Twitter’s paid-for verification feature is rolling out once again on Monday. It was paused last month after being swamped by impersonators.
It is still $8 per month – but there is now an increased fee of $11 for those using the Twitter app on Apple devices.
Twitter’s owner Elon Musk has previously said in tweets that he resents the commission fee Apple charges on in-app purchases.
Twitter Blue’s additional features include an edit button.
This has long been a feature requested by many Twitter users, although there are others who argue that it increases the potential for the spread of disinformation, if a tweet is altered after being widely shared.
Blue-tick subscribers will also see fewer ads, have their tweets amplified above others, and be able to post and view longer, better quality videos, the platform says.
Previously a blue tick was used as verification tool for high-profile accounts as a badge of authenticity. It was given out by Twitter for free – but only the firm itself decided who got one.
Mr Musk argues that this was unfair.
Those who had a blue tick under the previous regime currently still have them, but now some of these users also have a message which appears if the tick is pressed saying the account is a “legacy verified account” and “may or may not be notable”.
However, those check marks will now eventually be replaced with either gold (for businesses) or grey (for others such as authorities) badges, according to Twitter’s own account.
Under the new system, subscribers who change their names or display photos will lose their blue tick until the account has been reviewed by Twitter.
The service had a chaotic initial launch in November, when people started impersonating big brands and celebrities and paying for the blue-tick badge in order to make them look authentic.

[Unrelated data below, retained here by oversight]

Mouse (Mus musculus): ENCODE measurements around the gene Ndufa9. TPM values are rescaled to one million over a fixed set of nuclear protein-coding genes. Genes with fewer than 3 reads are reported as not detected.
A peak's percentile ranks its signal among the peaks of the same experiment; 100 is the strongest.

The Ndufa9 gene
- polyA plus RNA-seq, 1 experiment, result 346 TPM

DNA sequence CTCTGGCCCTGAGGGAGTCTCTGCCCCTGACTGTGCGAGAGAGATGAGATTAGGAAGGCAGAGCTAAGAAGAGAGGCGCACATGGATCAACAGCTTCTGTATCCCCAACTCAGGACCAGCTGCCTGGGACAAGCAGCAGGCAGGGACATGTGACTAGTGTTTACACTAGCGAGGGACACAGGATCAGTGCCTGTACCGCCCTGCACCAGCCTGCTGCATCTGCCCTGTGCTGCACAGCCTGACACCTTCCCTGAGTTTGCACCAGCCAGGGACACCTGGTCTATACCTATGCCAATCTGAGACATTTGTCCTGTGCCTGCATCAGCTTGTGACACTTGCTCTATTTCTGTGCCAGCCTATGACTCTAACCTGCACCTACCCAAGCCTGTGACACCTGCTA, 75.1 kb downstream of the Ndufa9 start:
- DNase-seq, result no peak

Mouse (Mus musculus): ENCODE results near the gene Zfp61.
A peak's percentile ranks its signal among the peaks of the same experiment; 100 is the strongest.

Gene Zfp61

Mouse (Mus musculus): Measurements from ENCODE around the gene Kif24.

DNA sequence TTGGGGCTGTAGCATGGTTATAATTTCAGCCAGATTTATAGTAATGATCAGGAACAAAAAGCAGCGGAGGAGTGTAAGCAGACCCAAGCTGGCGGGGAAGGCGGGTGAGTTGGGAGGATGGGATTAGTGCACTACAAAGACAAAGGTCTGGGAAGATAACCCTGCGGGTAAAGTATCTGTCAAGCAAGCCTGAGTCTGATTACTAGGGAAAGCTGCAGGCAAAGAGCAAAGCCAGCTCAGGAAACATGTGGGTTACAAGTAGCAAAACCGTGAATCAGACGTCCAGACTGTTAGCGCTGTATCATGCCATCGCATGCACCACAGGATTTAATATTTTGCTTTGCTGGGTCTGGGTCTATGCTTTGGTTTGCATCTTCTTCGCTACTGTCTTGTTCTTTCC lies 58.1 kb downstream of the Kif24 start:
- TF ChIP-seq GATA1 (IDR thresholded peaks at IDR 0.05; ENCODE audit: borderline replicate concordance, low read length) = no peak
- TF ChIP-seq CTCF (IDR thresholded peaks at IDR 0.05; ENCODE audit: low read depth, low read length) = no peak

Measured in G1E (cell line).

Many pretended to be Elon Musk himself.
In one instance, a user claiming to be the US pharmaceutical firm Eli Lilly tweeted “insulin is free”, causing the real firm’s share price to tumble – however, Eli Lilly has since agreed that insulin prices could indeed be lower.
Having said that, anecdotally, quite a few accounts appeared to take the opportunity to subscribe for legitimate reasons.
Elon Musk has made a number of sweeping changes since he took over Twitter at the end of October after buying it for $44bn (£38bn).
He said the firm was operating at a loss of $4m per day, and that it needed to become profitable.
He has laid-off around half its workforce, introduced bedrooms at Twitter HQ in San Francisco for the remaining staff working long hours, and begun re-instating controversial banned accounts, including the rapper Ye (Kanye West), former US president Donald Trump and influencer Andrew Tate.
Mr Musk also says Twitter accounts which have been inactive for a certain period of time will be deleted. This has caused dismay among those who say they cherish the accounts of loved ones who have died.
Film director Rod Lurie tweeted that his “heart was broken” at the thought of the account of his late son, Hunter, disappearing.
Unlike Facebook, Twitter users cannot nominate someone to take control of their account after their death although state executors can contact the firm with requests.